His high school English teacher, Gene Norris, was like a father-figure to him. He also helped to guide him on his reading journies.  The two would take weekend trips together to go antiquing or to meet the Poet Laureate of South Carolina, which in today's light would be deemed highly inappropriate.  Nonetheless, the trips and the extra attention Norris paid to Conroy and to other kids over the years helped to save them.  He sounds like he was an extraordinary man, though perhaps, an odd one.

In the essay The Old New York Book Shop, he talks about the used bookstore that he walked past for the longest time in Atlanta on his way to the office he rented to write his novel out of.  Until one day he stumbled into it and began buying up books like a fiend. His bookshelf at home pretty much only held textbooks from college.  Soon he was getting more bookshelves.  He became friends with the owner Cliff Graubart a transplanted New Yorker. He was in there all the time and knew the collection as well as Cliff and helped him to better arrange it since Cliff knew little about literature but a lot about the business end of rare books which he also sold.  The bookstore would become a place for other writers to hang out and have launch parties for their books.  It was THE place to be in the literary world of the area.  Sadly, it closed twenty years ago.

I had trouble reading this book because Conroy's giant ego and what is known as "purple prose" got in the way.  Basically, he just wrote so puffed up and went on and on and you wondered if he was ever going to get to a point in your lifetime.  But a couple of them were good such as the two I just mentioned and I personally liked the one on Gone With the Wind because I enjoyed that book as a child.  Overall, I cannot fully recommend reading this book.  Parts were good to read, but at least half of it wasn't worth it.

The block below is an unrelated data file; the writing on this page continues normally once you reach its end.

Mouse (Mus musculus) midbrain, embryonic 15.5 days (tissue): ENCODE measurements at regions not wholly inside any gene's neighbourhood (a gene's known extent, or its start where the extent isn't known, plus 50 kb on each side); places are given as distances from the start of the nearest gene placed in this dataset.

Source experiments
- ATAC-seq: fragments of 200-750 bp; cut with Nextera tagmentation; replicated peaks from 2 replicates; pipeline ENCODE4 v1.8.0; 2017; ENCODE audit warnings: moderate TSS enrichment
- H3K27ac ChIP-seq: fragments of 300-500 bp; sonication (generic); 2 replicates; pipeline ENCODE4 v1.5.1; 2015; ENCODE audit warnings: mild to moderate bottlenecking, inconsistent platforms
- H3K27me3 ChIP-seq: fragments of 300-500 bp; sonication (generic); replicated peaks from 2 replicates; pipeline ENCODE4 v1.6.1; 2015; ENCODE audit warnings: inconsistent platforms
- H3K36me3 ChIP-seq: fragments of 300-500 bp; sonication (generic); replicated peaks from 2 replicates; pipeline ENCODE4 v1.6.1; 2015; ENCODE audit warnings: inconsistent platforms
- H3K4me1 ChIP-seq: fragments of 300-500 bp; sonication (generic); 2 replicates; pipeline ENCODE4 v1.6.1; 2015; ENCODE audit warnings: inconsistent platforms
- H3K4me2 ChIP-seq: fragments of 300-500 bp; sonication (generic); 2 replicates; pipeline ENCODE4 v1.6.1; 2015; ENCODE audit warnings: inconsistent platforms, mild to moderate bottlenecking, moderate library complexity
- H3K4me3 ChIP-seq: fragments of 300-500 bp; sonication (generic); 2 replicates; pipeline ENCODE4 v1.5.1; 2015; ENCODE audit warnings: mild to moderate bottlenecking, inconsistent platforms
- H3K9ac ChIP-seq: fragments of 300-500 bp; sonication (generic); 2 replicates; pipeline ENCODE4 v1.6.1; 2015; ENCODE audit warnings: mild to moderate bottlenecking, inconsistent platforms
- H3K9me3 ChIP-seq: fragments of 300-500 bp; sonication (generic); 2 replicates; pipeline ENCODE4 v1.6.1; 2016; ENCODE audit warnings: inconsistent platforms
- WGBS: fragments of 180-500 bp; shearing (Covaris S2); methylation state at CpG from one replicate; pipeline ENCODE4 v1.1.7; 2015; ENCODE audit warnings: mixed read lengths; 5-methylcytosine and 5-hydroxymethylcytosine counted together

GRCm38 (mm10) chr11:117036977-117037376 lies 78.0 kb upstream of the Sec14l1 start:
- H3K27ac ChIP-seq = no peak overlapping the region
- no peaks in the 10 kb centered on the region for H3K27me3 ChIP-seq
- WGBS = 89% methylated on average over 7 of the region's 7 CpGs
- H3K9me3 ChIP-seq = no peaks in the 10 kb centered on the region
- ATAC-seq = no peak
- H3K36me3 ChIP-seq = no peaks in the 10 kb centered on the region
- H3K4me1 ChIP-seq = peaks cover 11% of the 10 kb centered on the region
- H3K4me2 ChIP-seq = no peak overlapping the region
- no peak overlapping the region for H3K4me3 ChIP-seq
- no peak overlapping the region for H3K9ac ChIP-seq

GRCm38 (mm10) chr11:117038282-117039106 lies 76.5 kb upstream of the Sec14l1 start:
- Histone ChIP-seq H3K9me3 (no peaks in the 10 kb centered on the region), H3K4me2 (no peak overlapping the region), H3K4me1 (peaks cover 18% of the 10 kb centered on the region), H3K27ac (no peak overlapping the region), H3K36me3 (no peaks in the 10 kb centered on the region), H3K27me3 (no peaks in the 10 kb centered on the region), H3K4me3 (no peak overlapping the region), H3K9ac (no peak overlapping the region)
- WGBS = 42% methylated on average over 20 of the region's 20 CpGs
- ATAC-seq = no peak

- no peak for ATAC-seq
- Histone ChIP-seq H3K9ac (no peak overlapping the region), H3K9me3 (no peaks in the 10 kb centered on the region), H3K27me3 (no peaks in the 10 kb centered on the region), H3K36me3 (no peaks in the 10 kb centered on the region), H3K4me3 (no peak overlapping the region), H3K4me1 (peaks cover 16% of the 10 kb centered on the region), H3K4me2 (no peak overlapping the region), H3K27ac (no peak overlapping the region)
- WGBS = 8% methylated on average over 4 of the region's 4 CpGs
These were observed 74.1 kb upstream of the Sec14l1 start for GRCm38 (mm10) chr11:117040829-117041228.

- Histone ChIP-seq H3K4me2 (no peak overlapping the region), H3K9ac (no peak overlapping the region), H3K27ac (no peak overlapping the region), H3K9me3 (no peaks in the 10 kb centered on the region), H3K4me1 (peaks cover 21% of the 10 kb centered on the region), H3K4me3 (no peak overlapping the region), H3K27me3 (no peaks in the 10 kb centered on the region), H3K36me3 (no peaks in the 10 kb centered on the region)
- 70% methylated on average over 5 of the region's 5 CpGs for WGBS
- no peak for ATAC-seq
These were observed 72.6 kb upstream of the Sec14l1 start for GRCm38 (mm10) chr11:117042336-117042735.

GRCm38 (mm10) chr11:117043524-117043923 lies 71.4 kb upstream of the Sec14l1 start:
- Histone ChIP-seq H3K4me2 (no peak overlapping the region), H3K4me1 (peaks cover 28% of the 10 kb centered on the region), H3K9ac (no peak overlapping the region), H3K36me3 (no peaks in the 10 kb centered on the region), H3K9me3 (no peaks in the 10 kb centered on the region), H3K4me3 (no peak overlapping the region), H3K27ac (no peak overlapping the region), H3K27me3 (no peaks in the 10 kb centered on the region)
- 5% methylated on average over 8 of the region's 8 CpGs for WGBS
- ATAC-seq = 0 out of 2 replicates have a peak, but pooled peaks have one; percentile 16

Books contained powerful amulets that could lead to paths of certain wisdom.  Novels taught her everything she needed to know about the mysteries and uncertainties of being human.  She was sure that if she could find the right book, it would reveal what was necessary for her to become a woman of substance and parts.
-Pat Conroy (My Reading Life p 5)

In the vast repository of language, the poets never shout at you when you pass them by. Thiers is a seductive, meditative art. They hand you a file to cut your way out from any prison of misrule.
              -Pat Conroy (My Reading Life p 140)
In Paris, it is a spiritual duty to grow fat
               -Pat Conroy (My Reading Life p 223)

Link to Amazon: https://www.amazon.com/My-Reading-Life-Pat-Conroy-ebook/dp/B003F3PKDG/ref=sr_1_1?s=books&ie=UTF8&qid=1509979877&sr=1-1&keywords=my+reading+life+by+pat+conroy